This Is My Best: “Heart of Darkness”

The Mercury Summer Theatre on the Air: “The Hitch-Hiker”

Orson Welles Commentaries: “Doris Miller Tribute”

Theatre of the Imagination: The Mercury Company Remembers (1988), audio documentary written and produced by Frank Beacham and narrated by Leonard Maltin; participants include William Alland, Richard Barr, Geraldine Fitzgerald, Arlene Francis, John Houseman, Cliff Thorsness, Peggy Webber and Richard Wilson; also includes previously recorded interviews with Welles and Bernard Herrmann[72]

1988 March 20, 1938–June 21, 1946 Theatre of the Imagination Six audiocassettes Voyager Company [73]

1995 March 20, 1938–June 21, 1946 Theatre of the Imagination CD-ROM Voyager Company (CityROM CTHEATH) Interactive disc for PC/Windows or Macintosh[74]
2003 March 15–July 12, 1944 Kid Ory — Portrait of the Greatest Slideman Ever Born CD Upbeat Recordings URCD187 Includes most of Orson Welles’s introductions of the All Star Jazz Group performances on The Orson Welles Almanac[75]

2008 June 21 & July 12, 1946, September 15, 1941 Your Obedient Servant CD él Records (ACMEM140CD) Recordings of The Mercury Summer Theatre on the Air radio broadcasts “The Hitch-Hiker” and “The Search for Henri Lefevre” by Lucille Fletcher, and the Orson Welles Show broadcast “Sredni Vashtar” by Saki[76][77]

Film

Release date Original recording date Title Format Label Notes
1959 1959 Compulsion 7″ single record 20th Fox Records (FEP-101) Original motion picture soundtrack of courtroom scene[1]:342[78]

1964 1964 The Finest Hours Two LP Records Mercury Records (SRP 2-604) Original motion picture soundtrack[1]:342[79]

1967 1966 A Man for All Seasons Two LP Records RCA Victor Records (VDM-116) Original motion picture soundtrack[1]:342[80]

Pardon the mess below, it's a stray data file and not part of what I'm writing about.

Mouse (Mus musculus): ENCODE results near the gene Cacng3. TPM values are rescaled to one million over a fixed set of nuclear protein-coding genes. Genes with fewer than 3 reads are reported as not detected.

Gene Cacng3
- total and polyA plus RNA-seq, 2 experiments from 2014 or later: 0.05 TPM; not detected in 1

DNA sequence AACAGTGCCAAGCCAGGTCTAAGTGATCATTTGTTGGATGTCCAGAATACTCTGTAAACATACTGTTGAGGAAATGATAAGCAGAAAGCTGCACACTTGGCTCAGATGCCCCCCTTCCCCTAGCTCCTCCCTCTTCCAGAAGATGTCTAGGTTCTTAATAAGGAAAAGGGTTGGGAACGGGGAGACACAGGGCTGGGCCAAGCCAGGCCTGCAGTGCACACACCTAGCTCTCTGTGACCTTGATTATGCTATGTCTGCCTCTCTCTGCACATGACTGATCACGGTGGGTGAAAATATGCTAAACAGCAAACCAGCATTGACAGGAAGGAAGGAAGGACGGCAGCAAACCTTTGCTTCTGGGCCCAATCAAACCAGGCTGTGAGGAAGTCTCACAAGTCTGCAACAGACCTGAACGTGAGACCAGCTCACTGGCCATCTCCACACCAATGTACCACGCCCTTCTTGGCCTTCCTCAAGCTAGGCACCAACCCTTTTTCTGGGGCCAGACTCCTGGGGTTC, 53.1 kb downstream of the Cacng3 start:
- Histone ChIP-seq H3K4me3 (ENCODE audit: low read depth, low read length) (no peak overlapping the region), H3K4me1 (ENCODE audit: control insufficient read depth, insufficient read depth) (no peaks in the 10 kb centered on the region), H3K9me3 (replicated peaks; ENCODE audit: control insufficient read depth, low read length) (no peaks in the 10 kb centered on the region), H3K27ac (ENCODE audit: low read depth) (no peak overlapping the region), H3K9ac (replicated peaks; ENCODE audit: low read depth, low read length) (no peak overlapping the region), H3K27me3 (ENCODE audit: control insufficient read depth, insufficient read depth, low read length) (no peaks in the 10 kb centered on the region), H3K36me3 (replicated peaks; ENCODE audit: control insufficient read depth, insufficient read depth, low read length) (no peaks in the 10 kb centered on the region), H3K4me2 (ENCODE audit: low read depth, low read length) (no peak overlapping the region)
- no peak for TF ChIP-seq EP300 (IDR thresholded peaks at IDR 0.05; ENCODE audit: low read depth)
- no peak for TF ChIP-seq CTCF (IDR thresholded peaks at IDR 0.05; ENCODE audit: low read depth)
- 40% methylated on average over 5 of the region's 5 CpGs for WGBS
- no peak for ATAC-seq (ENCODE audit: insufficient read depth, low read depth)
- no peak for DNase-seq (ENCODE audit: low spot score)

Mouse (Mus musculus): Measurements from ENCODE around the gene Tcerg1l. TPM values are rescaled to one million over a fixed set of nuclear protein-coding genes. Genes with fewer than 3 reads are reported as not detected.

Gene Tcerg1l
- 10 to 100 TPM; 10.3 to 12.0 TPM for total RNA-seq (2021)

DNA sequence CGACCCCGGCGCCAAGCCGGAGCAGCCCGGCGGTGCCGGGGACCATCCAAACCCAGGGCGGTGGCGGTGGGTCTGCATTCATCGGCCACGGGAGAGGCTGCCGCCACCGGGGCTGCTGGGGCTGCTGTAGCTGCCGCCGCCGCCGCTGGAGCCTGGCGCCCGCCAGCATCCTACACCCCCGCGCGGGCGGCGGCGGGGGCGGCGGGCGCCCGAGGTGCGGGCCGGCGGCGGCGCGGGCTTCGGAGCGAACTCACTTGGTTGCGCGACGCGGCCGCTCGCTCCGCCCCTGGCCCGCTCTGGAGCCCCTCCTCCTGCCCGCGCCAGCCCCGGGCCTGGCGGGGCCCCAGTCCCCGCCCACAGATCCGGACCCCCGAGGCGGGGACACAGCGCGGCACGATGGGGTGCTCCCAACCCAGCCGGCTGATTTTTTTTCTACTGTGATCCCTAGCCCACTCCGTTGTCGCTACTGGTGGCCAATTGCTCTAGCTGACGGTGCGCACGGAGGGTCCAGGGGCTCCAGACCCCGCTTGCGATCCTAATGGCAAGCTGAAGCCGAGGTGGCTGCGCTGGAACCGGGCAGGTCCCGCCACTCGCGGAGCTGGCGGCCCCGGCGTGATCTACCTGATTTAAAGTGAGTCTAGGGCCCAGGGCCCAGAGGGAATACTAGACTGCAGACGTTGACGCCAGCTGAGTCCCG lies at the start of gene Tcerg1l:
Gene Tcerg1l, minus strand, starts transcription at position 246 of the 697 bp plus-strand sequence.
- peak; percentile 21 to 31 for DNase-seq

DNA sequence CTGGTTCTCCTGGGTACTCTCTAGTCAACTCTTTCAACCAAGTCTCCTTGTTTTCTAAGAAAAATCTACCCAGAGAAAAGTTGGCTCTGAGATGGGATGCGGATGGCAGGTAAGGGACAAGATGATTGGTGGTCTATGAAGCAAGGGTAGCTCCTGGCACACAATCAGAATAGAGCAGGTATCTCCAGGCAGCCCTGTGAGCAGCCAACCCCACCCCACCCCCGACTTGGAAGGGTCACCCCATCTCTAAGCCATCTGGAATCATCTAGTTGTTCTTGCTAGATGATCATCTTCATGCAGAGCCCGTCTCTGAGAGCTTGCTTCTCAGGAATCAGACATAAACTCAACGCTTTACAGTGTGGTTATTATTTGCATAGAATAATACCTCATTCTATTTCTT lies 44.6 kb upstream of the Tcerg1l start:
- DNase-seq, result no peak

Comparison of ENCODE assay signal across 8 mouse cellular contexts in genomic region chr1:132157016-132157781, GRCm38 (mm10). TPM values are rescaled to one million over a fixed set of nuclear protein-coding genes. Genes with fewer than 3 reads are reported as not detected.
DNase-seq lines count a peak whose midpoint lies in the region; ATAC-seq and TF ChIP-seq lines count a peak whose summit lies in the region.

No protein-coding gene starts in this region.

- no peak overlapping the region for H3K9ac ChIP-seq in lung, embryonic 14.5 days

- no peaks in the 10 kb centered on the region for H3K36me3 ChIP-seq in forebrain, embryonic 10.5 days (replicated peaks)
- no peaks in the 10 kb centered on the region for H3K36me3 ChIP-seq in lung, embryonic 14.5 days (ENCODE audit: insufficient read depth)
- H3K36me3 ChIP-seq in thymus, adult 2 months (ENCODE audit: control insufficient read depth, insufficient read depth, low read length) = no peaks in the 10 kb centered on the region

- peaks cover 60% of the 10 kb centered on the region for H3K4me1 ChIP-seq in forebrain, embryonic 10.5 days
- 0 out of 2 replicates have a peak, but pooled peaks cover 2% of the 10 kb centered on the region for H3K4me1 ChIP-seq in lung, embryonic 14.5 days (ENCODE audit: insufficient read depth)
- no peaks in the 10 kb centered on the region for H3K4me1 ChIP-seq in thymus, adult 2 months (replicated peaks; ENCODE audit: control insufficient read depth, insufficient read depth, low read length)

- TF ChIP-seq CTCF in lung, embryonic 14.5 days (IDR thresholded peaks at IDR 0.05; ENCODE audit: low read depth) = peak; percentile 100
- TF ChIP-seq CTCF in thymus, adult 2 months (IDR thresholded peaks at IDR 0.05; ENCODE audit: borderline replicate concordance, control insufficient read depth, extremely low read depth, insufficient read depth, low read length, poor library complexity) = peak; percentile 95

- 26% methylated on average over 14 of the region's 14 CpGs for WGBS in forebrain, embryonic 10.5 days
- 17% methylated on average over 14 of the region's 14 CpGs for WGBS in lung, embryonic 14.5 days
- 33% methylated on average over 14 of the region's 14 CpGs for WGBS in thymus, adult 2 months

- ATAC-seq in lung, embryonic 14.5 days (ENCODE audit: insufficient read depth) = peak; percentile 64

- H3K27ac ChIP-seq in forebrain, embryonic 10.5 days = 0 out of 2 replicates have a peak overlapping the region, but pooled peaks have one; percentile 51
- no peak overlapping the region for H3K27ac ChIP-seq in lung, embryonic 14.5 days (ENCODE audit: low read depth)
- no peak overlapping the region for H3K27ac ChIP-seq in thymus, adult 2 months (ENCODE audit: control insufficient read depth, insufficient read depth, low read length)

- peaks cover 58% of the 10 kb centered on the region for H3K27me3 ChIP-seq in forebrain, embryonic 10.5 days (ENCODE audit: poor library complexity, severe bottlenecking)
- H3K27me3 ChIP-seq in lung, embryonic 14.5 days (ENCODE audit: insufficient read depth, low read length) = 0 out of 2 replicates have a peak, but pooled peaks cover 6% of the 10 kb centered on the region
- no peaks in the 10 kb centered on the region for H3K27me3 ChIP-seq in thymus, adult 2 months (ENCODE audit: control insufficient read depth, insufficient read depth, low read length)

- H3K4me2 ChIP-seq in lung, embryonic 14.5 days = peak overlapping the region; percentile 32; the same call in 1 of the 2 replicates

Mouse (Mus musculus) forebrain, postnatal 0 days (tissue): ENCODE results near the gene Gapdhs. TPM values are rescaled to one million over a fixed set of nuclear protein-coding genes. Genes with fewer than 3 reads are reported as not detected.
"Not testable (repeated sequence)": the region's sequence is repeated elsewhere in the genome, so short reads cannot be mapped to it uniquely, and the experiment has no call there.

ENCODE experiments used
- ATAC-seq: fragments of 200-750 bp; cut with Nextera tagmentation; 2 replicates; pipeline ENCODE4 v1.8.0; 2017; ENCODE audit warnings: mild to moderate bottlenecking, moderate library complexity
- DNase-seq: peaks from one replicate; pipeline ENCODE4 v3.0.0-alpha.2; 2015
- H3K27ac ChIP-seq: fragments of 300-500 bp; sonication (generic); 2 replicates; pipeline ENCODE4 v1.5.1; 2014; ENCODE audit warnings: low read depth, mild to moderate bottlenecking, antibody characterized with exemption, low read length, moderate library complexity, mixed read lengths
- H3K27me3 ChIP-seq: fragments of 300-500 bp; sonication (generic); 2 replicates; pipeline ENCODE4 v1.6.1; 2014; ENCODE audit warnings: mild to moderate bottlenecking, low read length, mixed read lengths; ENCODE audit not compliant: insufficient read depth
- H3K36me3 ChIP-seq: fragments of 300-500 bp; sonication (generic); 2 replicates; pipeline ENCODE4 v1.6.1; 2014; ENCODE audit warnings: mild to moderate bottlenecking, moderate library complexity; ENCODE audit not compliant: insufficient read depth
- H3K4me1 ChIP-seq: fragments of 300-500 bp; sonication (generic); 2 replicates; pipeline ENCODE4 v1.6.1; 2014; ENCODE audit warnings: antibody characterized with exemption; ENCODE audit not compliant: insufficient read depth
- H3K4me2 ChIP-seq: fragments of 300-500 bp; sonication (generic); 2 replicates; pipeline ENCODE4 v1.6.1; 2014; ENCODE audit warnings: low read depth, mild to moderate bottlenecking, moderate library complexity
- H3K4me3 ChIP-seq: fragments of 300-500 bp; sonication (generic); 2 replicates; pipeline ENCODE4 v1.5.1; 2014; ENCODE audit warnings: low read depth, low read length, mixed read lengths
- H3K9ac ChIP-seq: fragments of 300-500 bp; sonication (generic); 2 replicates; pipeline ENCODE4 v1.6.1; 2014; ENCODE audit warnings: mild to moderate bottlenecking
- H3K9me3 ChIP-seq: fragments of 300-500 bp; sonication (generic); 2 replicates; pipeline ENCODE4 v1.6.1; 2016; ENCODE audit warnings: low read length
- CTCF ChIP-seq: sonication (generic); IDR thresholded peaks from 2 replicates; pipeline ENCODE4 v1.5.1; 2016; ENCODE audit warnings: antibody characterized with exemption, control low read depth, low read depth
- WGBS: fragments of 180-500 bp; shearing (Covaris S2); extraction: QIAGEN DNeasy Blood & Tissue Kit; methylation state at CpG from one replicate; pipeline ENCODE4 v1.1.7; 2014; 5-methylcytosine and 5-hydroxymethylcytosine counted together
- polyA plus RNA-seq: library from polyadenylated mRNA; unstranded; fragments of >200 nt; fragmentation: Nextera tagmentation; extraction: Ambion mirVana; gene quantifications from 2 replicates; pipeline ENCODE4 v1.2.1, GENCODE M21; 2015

1978 1941 Citizen Kane Two LP records Mark 56 Records (810) Complete motion picture soundtrack[1]:343[81]
Winner, Grammy Award for Best Spoken Word Recording[82]

“This is not a new recording, but it includes the entire soundtrack — dialogue, sound effects, and music — just as it appears in the film. Though any soundtrack of a film is dependent on the visuals for narrative, the soundtrack of Citizen Kane succeeds by itself, no doubt because of Welles’s and Herrmann’s extensive background in producing radio dramas. … Garabadian’s release of Citizen Kane’s entire soundtrack (47 years after its premiere) is indicative of a changing trend in the release of music soundtracks. After record producers noticed that consumers would accept a compilation of excerpts as they appear in the film, there was less of a desire to record suites and other concert arrangements. Though suites are suitable for the concert hall, their contents reflect a necessary alteration of the original film score.” (Robert Kosovsky)[83]:224
1979 1979 The Late Great Planet Earth LP record RCR Productions (ACG-10022) Original motion picture soundtrack[84]

1980 1967 A King’s Story LP Record DRG Records (SL 5185) Original motion picture soundtrack[1]:344[85]